Back-to-school: ‘It’s a nightmare of debt followed by debt’

Barnardos calls on Government to remove significant financial strain on parents

 June Tinsley, Barnardos; Daisy O’Connor (6); Fergus Finlay, Barnardos chief executive and Patrick Regan (6). Photograph: Nick Bradshaw

June Tinsley, Barnardos; Daisy O’Connor (6); Fergus Finlay, Barnardos chief executive and Patrick Regan (6). Photograph: Nick Bradshaw


More than 2,000 parents took part in the annual back-to-school cost survey released by Barnardos on Wednesday and, from the feedback received by the charity, it is clear that many of them have been put to the pin of their collars to make ends meet.

“This year we have gone hungry, foregone all days out and have left bills unpaid to put our children back to school,” said one parent who responded to the survey.

“Schooling is very expensive in Ireland and with school fees, book costs and uniforms I worry for the future – free education is not the case. I am already worrying about how I will pay everything this year for my four children,” said another.

“We have to take out a loan for books and any extras that may be needed,” a third told the charity. “Books cost up to €300, then there may be other books required during term, it’s a bad system. The school have changed the uniform crest and we have to get everything new, even the Airtex [gym shirt] has the crest on. It’s a stress and when this finishes, Christmas sticks up its ugly head. It’s a nightmare of debt followed by debt.”

The Barnardos head of advocacy, June Tinsley, expressed frustration that the same stories were being told year after year.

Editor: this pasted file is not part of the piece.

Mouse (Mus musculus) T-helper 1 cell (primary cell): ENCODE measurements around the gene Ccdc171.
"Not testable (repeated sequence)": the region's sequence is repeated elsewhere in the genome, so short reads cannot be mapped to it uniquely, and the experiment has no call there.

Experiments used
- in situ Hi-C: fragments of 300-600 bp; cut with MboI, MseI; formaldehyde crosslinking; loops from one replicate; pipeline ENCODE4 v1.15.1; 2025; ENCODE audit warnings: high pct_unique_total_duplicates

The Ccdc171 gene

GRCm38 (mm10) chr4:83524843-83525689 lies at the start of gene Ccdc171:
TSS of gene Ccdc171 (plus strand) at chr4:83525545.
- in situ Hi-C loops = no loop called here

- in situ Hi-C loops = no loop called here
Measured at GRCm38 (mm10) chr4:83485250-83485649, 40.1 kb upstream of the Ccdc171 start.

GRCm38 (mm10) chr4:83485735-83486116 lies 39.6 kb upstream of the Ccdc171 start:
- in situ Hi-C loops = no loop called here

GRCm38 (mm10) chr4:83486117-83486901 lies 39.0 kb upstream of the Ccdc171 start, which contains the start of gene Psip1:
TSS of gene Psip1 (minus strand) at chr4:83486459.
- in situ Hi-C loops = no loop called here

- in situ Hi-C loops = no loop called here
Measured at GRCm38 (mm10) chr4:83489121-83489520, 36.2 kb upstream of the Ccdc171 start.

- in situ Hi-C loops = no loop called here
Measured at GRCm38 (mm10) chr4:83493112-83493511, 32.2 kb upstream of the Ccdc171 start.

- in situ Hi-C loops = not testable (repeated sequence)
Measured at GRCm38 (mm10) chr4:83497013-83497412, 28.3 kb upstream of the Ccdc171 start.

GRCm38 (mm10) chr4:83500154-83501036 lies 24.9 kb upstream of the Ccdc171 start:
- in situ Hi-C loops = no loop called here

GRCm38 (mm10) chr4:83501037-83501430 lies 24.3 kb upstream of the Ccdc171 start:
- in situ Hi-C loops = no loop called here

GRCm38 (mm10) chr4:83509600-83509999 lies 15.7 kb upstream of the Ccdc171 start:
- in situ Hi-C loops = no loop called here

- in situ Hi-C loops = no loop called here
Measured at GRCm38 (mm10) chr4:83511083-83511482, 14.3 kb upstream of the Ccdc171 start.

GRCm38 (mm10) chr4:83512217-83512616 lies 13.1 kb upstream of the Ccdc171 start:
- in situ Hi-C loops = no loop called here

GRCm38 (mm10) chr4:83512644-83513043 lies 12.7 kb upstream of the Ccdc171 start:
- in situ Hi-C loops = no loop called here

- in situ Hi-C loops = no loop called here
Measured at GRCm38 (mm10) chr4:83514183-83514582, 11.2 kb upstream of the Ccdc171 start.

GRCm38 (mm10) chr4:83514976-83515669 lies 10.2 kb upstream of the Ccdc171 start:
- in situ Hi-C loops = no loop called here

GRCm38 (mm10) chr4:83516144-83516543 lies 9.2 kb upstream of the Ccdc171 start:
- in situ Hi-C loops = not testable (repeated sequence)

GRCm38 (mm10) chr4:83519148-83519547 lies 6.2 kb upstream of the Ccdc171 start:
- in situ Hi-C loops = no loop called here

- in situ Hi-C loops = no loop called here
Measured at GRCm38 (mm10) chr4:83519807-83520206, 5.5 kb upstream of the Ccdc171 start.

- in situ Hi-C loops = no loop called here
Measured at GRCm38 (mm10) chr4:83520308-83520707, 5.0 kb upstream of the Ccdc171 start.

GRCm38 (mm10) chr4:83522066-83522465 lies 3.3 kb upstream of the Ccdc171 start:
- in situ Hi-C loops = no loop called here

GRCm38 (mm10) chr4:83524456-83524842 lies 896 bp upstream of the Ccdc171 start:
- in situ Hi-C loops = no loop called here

“All parents, regardless of income, find the back-to-school period places a strain on their finances and causes significant stress,” she said. “This experience is magnified for families who are already struggling financially or have additional family challenges.”

She said that by “refusing to commit the relatively small amount of money required to fully fund the education system” the Government was placing families “under significant stress and are running the risk of leaving the most vulnerable children without the basics they need to learn”.

She pointed out that investing in education “not only benefits children, but offers huge rewards for the future of our society. It is time for the Government to fulfil their constitutional responsibility to provide truly free education. We’re calling on all politicians to make free education a political priority and end this fallacy once and for all”.

She told The Irish Times that parents were “incredibly frustrated and saying enough is enough” and she warned the Government that an election was “not very far away and it will be time for the electorate to make decisions on what they think the Government had done”.

She said the if political will was there, the problems which have long beset the Irish education system could be resolved.

“At the stroke of a pen they could increase the capitation fees which would remove the need for schools to look for voluntary contributions. And at the stroke of a pen they could introduce book rental schemes across the board. To say their hands are tied by boards of management is a smokescreen.”